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Montefiore in the News

August 21, 2020

A treatment made from the blood of recovered Covid-19 patients seemed promising in March. Today … well, it’s still just promising.

"There were elements within this pragmatic design that allowed for something similar to randomization," says one researcher. "I call it pseudo-randomization.”Photograph: Guillermo Legaria/Getty Images

As of Monday, August 17, a nationwide program to treat Covid-19 patients with a fluid made from the blood of people who’d recovered from the disease—so-called convalescent plasma—had reached 97,319 patients.

That’s a huge number of people, considering that nobody really knows whether convalescent plasma actually works against Covid-19.

A spontaneously generated, self-assembling group of clinicians and cross-disciplinary researchers that built the nationwide program to ensure “expanded access” to convalescent plasma also created protocols for randomized, controlled trials, the gold standard for evidence in science. They hoped to test plasma’s ability to prevent disease after exposure, its capacity to treat Covid-19—and what Michael Joyner, an exercise physiologist at the Mayo Clinic who was instrumental in setting up the expanded-access network, called a “Hail Mary” protocol to try to help people who are severely ill, on ventilators.

The distribution system got approved and built; the trial protocols did not. They never began.

There are plenty of reasons to think plasma might help fight Covid-19. Physicians have used it for more than a century; it’s made by taking blood from people who’ve recovered from a disease and spinning it in a centrifuge down to a frothy, yellow liquid that contains the sum total of the donor’s immune response—molecules that attack all invading germs, and some that specifically target all the individual pathogens the donor has ever encountered. But actual rigorous trials of the stuff are rare. Dozens of randomized, controlled clinical trials are underway—tests that systematically compare the same kinds of people at similar stages of the disease who get convalescent plasma to those who don’t.

Even without that rigor, this year tens of thousands of people received plasma for Covid-19. It played out as a one-on-one decision between physicians and patients, not a population-scale experiment designed to elicit knowledge about its efficacy. A preprint from the expanded-access group, not yet peer-reviewed, recounts the outcomes of more than 35,000 of these recipients at hundreds of hospitals. It retroactively splits that population into groups based on when in their illness they got plasma, or how laden the plasma was with the antibodies that actually do the disease-fighting.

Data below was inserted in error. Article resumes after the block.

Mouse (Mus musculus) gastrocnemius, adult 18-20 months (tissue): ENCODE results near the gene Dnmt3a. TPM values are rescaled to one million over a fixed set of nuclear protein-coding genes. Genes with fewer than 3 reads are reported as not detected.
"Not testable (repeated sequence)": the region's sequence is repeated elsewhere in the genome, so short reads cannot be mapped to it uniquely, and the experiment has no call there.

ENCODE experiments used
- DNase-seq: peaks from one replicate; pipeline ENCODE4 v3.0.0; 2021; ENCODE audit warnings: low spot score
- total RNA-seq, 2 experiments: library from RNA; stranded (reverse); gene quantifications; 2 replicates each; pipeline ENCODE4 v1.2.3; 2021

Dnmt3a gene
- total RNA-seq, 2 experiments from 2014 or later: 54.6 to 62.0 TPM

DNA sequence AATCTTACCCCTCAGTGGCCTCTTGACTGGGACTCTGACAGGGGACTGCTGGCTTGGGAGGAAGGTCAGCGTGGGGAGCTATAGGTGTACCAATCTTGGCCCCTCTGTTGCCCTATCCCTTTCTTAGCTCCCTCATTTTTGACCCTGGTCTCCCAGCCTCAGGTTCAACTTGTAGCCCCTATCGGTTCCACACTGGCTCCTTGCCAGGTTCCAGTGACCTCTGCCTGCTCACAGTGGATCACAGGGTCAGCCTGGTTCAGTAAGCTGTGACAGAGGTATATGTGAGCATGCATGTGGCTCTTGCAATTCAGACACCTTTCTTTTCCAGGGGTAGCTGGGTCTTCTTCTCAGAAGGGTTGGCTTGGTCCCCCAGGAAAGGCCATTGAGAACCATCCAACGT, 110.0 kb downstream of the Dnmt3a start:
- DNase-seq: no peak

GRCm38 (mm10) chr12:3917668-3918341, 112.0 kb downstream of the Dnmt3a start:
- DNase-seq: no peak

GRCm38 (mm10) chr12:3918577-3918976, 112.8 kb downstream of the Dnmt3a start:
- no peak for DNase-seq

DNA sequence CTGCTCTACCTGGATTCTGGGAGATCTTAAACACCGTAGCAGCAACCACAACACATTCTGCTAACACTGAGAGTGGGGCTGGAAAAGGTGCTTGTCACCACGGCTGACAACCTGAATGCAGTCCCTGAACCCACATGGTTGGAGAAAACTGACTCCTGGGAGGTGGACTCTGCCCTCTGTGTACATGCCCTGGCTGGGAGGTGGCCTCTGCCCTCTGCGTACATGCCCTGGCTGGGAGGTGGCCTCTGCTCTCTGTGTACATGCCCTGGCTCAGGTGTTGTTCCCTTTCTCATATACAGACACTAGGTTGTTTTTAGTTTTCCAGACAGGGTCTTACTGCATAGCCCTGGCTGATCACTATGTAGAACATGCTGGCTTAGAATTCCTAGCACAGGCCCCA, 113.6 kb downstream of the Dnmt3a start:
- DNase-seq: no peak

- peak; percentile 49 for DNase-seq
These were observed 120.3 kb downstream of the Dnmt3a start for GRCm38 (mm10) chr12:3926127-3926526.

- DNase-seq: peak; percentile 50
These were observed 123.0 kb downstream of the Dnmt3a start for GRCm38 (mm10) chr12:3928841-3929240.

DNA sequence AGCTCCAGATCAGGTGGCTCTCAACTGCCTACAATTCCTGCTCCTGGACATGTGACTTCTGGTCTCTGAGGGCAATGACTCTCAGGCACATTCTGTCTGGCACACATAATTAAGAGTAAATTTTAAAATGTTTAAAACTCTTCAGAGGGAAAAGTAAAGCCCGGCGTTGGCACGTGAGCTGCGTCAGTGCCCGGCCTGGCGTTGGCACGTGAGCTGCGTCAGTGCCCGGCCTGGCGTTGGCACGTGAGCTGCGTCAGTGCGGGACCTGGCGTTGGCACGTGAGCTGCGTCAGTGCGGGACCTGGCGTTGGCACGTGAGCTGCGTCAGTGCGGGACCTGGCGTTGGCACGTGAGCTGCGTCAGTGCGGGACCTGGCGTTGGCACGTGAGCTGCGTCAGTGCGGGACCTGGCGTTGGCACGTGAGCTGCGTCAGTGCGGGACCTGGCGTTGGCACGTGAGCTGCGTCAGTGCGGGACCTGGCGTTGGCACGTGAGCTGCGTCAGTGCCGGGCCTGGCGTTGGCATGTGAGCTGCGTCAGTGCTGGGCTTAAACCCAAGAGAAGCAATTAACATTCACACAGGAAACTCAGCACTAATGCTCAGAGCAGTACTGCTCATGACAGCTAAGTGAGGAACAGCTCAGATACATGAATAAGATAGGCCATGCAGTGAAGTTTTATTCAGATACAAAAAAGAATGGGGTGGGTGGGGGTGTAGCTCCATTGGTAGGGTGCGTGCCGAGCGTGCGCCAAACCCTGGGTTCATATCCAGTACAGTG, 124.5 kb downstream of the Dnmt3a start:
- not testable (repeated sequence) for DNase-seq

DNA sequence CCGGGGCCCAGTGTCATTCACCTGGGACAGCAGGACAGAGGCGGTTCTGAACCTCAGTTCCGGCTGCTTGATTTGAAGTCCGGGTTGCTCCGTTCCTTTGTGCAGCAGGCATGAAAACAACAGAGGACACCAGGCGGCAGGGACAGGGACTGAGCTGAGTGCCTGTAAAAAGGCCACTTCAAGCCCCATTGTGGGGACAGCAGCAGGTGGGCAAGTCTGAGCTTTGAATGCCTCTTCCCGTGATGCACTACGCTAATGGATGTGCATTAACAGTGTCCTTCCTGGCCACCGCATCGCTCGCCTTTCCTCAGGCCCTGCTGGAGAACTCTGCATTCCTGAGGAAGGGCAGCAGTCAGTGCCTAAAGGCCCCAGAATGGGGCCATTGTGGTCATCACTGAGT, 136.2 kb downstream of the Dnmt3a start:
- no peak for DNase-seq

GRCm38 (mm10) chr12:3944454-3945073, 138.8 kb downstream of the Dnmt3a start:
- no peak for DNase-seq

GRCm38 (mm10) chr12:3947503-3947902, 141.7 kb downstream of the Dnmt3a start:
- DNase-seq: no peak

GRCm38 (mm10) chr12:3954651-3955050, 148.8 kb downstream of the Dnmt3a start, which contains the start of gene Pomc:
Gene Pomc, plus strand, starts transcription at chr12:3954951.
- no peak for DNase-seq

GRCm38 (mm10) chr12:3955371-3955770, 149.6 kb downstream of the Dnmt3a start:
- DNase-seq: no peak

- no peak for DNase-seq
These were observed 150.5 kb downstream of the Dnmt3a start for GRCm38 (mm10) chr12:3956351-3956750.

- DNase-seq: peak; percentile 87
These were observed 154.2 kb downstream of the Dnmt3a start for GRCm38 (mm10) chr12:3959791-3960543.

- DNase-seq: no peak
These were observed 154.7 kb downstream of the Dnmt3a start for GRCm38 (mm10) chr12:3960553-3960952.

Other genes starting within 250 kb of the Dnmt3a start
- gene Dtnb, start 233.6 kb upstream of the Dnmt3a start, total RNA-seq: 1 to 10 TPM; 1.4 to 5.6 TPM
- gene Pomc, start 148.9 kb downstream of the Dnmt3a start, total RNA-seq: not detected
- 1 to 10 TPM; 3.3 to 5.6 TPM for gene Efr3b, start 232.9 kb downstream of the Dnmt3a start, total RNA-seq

But, as the researchers and outside experts both acknowledge, that’s not as good as a clinical trial in which people get randomly assigned to a group that gets a drug (or procedure or surgery or whatever) versus a group that doesn’t, and then someone compares the results. And that’s a palpable loss.

“Fifty thousand people have been given a treatment, and we cannot know whether it worked or not,” says Martin Landray, one of the leaders of the Randomised Evaluation of Covid-19 Therapies (or Recovery) Trial in England, a large-scale, multi-center, multi-drug randomized controlled trial that showed that the corticosteroid dexamethasone saved the lives of Covid-19 patients and the autoimmune drug hydroxychloroquine did not. (That 50,000 number was from a few weeks back, just after the plasma preprint came out.) “You wouldn’t need to randomize 50,000 patients. You wouldn’t need to randomize 5,000 patients to get the answer,” he says. “But that one difference is the difference between the effort being worthwhile or not.”

Here’s another perspective, using the more up-to-date number: “In my mind, treating 98,000 people with plasma and not having conclusive data if it worked is problematic, and we should have a more robust data set before we give 98,000 people a product,” says John Beigel, associate director for clinical research at the National Institute of Allergy and Infectious Diseases’ Division of Microbiology and Infectious Diseases. Beigel was the lead author on the study of the drug remdesivir that led to its incorporation into the US standard of care for Covid-19.